[Photos from John and other runners and crew]
Back in Big's backyard to run the annual "last (wo)man standing" race in Tennessee! I was very excited to get to participate for the second time.
For a more complete explanation about the race and a nice photo tour of the course, here's my write-up from 2012:
Again we lucked out with beautiful weather, even better this time with overcast skies on Saturday, a clear night, and cool sunshine on Sunday. One of these years it is not going to be so nice...
The trail was in pristine condition, cleared and improved by Laz and some friends. We didn't even have to deal with a marsh or any mud. Many thanks for a lovely 4-mile running loop for this event.
I came into this race approximately in the same shape as last year, with additional Big Dog-specific training. I felt so lucky to be there, after breaking my jaw almost a year ago and all the stops and starts involved in recovery. I thought I was patient before, but I've had to learn a new level of patience as I try to run as long (and longer) than ever while getting a bit older and dealing with odd and assorted aches and strains. Feeling healthy and ready to run on Saturday morning was a huge relief.
Mentally I was better prepared, building on last year's experience of finishing 27 hours and working up a plan for dealing with day 2 that involved focusing only on myself. Drama in this event builds as fewer runners remain, and the race ends only when the 2nd-to-last person stops. So it's interesting to watch what other people are doing. But all that matters is me.
Ready for the fun!
This year we had chip timing and online results - very cool:
The timing tent and folks getting ready before the start (before the clock was changed to "race time"):
I had a slight difficulty in getting back and forth between the start/finish area and our TA spot, as we weren't supposed to cross the timing mat except at the beginning and end of each loop, and there wasn't any room to pass just outside the mat (well, I tried, but apparently my chip kept triggering anyway), and going around the tents involved trying to not step on other people's stuff. Mike said they would work on fixing that for next year.
Other than that, it was great to get a bunch of data from our lap times, and some folks entertained themselves with the analysis as the race went on.
Group photo of the Orange Hat Club:
Tim and Tim getting ready:
Gathering with friends:
It was great to see Liz and Scott there! John especially got to chat with each of them and catch up. They are strong distance runners, and if Liz ever sets her mind to focusing on this event, watch out for that.
My first lap was really easy on my legs, almost too easy. I got antsy about my slow splits and had to pass a couple groups of folks in order to feel comfortable about my lap time. After that I had no issues, and spent the rest of the day talking with people and soaking up the time on the trail while things still felt easy.
We got to meet Sue and talk with her for a while. She's another excellent runner and enjoyable to spend time with.
Charlie showing off his funny hat:
Steve and Shannon coming down the field, followed by Catherine:
Tim and Lisa watching Buddy, me, and Ben approaching the end of a lap:
Tim out for a stroll:
Mr Big. watching over the proceedings:
Another lap start:
Mark looking good:
Greg and Ed finishing up lap 5:
All together again for the start of the 6th hour:
Case and Sue finish up the initial road section before heading to the trail:
John brought the camera around on one loop. Here is "Halfway Rock" - go team V!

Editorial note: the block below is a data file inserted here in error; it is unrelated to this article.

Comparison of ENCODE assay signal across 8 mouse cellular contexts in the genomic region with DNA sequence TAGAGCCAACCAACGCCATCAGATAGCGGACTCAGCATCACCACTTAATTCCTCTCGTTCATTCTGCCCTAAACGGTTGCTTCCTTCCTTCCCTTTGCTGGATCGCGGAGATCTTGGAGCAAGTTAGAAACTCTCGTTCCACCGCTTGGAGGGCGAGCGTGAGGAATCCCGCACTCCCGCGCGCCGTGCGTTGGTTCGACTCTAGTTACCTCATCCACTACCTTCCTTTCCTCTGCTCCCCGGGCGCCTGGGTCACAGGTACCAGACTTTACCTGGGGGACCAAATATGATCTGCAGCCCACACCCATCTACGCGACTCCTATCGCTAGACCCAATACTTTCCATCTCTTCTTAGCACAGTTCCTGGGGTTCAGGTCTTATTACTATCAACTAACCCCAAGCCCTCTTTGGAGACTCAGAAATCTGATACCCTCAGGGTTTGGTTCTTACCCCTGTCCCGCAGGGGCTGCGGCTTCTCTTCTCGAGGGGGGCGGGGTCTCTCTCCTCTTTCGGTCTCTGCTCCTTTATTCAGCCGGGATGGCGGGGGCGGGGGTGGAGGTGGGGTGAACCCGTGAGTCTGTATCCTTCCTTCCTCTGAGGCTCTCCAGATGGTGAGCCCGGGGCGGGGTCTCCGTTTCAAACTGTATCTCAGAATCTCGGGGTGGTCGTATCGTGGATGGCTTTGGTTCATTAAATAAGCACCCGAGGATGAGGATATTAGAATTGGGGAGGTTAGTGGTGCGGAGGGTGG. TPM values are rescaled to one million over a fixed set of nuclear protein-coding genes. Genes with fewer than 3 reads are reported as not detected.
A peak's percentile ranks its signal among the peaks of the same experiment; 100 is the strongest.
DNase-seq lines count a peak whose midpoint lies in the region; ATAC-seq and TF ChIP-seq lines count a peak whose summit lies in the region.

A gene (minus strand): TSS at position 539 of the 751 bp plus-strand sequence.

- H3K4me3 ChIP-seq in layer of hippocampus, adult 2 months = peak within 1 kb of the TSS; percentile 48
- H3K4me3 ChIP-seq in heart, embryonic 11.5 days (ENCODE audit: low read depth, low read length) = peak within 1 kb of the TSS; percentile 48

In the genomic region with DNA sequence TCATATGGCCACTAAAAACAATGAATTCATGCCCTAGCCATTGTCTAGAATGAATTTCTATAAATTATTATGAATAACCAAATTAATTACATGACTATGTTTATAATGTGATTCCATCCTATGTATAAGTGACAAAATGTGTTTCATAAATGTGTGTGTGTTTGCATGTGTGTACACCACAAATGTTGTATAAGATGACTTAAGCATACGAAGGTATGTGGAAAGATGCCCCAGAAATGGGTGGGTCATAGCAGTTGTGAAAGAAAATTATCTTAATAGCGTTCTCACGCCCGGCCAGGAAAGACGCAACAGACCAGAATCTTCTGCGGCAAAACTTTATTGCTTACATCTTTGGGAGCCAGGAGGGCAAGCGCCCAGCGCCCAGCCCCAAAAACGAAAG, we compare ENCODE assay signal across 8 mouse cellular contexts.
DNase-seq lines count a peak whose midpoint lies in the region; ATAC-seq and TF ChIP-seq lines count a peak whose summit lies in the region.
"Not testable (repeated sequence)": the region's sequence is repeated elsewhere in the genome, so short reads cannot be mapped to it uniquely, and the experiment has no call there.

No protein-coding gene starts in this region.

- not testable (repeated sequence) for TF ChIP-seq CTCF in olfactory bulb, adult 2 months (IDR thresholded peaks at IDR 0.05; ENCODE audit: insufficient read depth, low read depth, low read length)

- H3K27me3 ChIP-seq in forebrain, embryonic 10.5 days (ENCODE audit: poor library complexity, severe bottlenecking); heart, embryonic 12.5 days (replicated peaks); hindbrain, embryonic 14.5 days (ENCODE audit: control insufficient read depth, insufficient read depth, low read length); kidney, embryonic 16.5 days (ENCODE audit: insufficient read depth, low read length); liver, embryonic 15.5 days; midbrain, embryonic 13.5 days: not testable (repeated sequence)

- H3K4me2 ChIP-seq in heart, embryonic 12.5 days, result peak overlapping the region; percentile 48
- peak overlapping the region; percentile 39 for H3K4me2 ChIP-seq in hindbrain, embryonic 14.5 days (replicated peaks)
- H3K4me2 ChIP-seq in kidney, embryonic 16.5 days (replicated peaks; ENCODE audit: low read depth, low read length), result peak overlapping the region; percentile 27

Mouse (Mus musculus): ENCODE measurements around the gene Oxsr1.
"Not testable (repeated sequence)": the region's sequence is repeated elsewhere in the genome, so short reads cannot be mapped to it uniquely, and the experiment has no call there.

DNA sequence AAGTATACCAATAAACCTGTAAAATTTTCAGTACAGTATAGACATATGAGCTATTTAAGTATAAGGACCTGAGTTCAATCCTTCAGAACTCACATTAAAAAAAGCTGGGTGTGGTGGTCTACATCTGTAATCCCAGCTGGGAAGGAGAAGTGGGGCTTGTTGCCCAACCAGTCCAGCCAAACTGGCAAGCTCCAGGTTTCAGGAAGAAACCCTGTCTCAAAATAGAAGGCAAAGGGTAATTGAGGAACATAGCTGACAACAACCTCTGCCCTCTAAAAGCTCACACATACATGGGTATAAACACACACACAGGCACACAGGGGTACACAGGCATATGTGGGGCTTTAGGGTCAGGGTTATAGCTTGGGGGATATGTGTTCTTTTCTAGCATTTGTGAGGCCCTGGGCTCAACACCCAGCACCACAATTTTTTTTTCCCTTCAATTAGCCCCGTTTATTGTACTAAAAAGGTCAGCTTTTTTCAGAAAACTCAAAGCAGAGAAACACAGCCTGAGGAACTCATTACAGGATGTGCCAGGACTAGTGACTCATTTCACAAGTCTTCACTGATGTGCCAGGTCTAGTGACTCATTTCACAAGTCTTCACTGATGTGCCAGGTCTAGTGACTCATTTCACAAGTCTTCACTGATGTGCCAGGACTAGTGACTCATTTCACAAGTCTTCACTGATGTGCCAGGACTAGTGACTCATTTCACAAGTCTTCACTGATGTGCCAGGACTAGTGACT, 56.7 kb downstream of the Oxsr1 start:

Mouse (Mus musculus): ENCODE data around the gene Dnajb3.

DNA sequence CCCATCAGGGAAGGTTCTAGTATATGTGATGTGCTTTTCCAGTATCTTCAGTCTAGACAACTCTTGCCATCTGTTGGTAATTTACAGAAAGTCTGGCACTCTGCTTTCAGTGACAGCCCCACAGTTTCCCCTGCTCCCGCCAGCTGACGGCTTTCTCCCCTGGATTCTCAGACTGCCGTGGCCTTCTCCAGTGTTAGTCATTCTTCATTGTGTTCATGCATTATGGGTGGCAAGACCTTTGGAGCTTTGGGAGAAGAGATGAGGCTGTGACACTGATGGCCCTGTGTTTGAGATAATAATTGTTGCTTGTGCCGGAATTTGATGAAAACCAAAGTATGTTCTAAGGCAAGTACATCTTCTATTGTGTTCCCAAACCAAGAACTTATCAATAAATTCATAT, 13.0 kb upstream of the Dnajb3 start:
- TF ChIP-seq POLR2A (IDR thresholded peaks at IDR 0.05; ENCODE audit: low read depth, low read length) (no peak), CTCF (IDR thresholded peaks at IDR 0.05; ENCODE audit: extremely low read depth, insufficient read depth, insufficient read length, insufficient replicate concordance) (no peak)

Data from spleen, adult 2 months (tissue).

Yay for the little rock canyon!
And a few more rocks:
View back to the start/finish tent village:
Paul's shirt ("Running Sucks") made me laugh:
Go Tim! Sure was a lot of excitement in the middle of the day:
Laz taking it all in:
Someone caught an awesome shot of Sal running while a hayride drove past. Another hayride came by us on the road during the night loops. It's always fun to try to guess what those folks are thinking.
Ray on his way to another perfectly-timed almost-60 minute lap:
Spending a little time together:
Ben accomplished his goal of completing more laps than last year, and then did one better for a total of 10. Nice job Ben!
John makes me smile :)
Lisa doing a fabulous job crewing for her husband Tim:
Starting the last trail loop of the day, which will end in the dark. This is the tough one; it takes extra effort to finish this lap, at least for me.
Once that was done, we were ready to start the road laps for the long night. It took less adjustment for my legs to switch to the road this year, that was nice.
John decided not to mess with any road loops this year - his 50 miles on the trail were fun and he was ready to crew for me. Thank you John!
Some photos of the sights near the turn-around, I believe these might be from Tim and Lisa's pre-race scouting. Here is where we turn around for the out-and-back:
The house across the way that had a big fire since last year:
One small obstacle in the middle of the road lap:
The road section takes patience, but it certainly is a time to relax and cruise for a few hours. I ran the first downhill, ran-walked the small hills in the middle, and mostly walked the big uphill toward the end. Mark W. and Sheryl are super fast walkers, so they tended to start in the back and catch up at the end. No one hit these laps hard this year, everyone seemed to be biding their time.
I paid attention to my knees, the only parts of me that warranted notice beyond little niggling stuff that came and went. There was only one time of actual concern, when I ran down the first hill like normal and then my right knee started up with some pain as I continued running on the flat road. I did some deep breathing while mentally holding my breath that the problem would pass. I speed-walked and talked to my knee, striking up a deal that I promised to take it real easy down the steep part at the beginning from now on, if only my knee would be OK. That worked, phew.
The stars and the moon were spectacular overnight. Someone even took a picture of the moon: